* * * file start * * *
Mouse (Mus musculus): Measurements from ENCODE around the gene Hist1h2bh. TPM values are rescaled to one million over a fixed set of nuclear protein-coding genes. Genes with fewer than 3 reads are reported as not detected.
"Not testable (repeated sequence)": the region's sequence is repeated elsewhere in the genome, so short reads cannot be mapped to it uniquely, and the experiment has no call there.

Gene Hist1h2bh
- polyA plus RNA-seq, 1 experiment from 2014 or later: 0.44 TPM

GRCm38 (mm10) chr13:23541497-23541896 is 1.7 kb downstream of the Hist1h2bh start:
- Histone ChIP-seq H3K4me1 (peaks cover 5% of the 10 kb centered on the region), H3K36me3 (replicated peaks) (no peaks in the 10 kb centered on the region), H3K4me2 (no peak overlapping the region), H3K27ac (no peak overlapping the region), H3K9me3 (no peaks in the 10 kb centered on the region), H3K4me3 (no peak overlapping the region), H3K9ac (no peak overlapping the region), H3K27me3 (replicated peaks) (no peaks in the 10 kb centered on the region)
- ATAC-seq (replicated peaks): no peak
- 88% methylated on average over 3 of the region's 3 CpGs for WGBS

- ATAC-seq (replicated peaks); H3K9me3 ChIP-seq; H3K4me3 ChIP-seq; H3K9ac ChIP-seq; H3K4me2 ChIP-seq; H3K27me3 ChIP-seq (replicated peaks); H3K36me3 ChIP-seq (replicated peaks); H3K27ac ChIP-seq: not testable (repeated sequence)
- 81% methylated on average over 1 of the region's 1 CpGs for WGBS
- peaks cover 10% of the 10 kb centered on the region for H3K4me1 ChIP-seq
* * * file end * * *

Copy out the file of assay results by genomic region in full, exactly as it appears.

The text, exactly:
Mouse (Mus musculus): Measurements from ENCODE around the gene Hist1h2bh. TPM values are rescaled to one million over a fixed set of nuclear protein-coding genes. Genes with fewer than 3 reads are reported as not detected.
"Not testable (repeated sequence)": the region's sequence is repeated elsewhere in the genome, so short reads cannot be mapped to it uniquely, and the experiment has no call there.

Gene Hist1h2bh
- polyA plus RNA-seq, 1 experiment from 2014 or later: 0.44 TPM

GRCm38 (mm10) chr13:23541497-23541896 is 1.7 kb downstream of the Hist1h2bh start:
- Histone ChIP-seq H3K4me1 (peaks cover 5% of the 10 kb centered on the region), H3K36me3 (replicated peaks) (no peaks in the 10 kb centered on the region), H3K4me2 (no peak overlapping the region), H3K27ac (no peak overlapping the region), H3K9me3 (no peaks in the 10 kb centered on the region), H3K4me3 (no peak overlapping the region), H3K9ac (no peak overlapping the region), H3K27me3 (replicated peaks) (no peaks in the 10 kb centered on the region)
- ATAC-seq (replicated peaks): no peak
- 88% methylated on average over 3 of the region's 3 CpGs for WGBS

- ATAC-seq (replicated peaks); H3K9me3 ChIP-seq; H3K4me3 ChIP-seq; H3K9ac ChIP-seq; H3K4me2 ChIP-seq; H3K27me3 ChIP-seq (replicated peaks); H3K36me3 ChIP-seq (replicated peaks); H3K27ac ChIP-seq: not testable (repeated sequence)
- 81% methylated on average over 1 of the region's 1 CpGs for WGBS
- peaks cover 10% of the 10 kb centered on the region for H3K4me1 ChIP-seq